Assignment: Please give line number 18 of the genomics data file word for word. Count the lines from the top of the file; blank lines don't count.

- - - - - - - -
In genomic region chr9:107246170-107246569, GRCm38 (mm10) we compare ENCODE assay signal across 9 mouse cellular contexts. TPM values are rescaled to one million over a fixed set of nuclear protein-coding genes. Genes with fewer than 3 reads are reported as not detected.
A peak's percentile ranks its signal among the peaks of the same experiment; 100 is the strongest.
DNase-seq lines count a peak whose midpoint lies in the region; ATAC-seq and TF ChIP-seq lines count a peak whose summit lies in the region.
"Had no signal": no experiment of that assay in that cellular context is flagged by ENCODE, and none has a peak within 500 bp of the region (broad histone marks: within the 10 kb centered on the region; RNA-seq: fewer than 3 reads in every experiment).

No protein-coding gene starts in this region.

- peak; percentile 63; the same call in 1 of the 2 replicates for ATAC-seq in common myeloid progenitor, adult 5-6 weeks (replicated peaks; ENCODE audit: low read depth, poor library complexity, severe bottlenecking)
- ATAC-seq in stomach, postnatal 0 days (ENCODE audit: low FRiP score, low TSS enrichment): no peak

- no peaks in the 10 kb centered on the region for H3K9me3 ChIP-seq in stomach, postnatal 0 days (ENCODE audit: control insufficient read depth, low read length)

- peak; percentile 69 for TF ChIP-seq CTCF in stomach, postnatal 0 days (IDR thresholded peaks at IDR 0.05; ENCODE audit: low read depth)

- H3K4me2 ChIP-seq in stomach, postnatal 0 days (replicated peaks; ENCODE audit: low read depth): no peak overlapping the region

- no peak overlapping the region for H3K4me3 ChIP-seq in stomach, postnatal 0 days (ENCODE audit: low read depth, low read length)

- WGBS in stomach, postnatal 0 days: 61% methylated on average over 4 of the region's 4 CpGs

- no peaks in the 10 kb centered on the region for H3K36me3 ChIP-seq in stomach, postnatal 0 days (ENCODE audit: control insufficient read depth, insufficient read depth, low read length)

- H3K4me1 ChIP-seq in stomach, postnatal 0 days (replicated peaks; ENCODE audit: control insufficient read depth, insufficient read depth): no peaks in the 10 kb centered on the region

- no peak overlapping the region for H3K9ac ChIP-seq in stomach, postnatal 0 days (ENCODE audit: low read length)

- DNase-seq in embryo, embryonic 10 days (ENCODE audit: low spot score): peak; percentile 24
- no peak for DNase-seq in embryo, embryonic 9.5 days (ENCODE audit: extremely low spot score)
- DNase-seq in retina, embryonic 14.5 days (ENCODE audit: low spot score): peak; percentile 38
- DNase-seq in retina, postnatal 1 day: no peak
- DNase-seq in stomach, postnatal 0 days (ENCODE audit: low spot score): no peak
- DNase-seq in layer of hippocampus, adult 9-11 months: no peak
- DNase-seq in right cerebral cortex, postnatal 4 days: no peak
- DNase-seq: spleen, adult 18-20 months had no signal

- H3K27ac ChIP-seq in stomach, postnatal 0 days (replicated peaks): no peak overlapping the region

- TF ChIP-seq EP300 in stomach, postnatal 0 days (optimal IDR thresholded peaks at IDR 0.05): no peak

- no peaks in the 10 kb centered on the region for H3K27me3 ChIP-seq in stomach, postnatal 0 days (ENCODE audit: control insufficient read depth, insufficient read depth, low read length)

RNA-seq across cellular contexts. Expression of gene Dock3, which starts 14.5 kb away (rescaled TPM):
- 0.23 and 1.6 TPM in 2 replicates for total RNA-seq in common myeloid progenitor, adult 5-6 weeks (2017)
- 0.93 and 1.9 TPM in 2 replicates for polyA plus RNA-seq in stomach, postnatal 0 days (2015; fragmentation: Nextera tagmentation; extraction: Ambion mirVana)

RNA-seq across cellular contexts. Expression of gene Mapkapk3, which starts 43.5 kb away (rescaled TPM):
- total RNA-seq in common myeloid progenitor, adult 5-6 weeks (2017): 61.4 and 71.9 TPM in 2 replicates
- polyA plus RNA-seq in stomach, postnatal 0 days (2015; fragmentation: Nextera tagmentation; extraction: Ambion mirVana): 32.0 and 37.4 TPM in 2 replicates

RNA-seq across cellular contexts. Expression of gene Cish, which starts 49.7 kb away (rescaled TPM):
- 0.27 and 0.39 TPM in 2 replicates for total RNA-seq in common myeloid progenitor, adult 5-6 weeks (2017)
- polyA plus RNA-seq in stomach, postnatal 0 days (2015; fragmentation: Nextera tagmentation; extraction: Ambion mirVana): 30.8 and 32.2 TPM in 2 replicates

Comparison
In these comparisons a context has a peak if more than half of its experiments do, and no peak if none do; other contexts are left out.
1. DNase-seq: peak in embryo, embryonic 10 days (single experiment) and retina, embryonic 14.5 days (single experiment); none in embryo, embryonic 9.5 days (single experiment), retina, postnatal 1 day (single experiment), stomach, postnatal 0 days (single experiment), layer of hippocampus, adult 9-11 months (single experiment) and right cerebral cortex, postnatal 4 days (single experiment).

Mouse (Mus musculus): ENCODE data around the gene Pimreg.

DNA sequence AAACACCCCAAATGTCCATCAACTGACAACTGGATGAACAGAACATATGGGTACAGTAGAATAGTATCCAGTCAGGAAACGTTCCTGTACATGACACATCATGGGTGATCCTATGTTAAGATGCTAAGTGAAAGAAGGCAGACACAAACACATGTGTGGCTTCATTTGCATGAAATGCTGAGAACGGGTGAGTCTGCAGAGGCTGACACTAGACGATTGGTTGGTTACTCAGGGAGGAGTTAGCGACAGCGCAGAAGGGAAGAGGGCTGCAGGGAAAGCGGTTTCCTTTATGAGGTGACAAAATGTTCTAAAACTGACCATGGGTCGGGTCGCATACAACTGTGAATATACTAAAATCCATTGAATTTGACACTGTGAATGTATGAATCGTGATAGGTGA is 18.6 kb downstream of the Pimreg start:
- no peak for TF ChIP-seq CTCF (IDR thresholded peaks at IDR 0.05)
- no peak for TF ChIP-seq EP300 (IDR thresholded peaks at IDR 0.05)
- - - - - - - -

- DNase-seq in retina, embryonic 14.5 days (ENCODE audit: low spot score): peak; percentile 38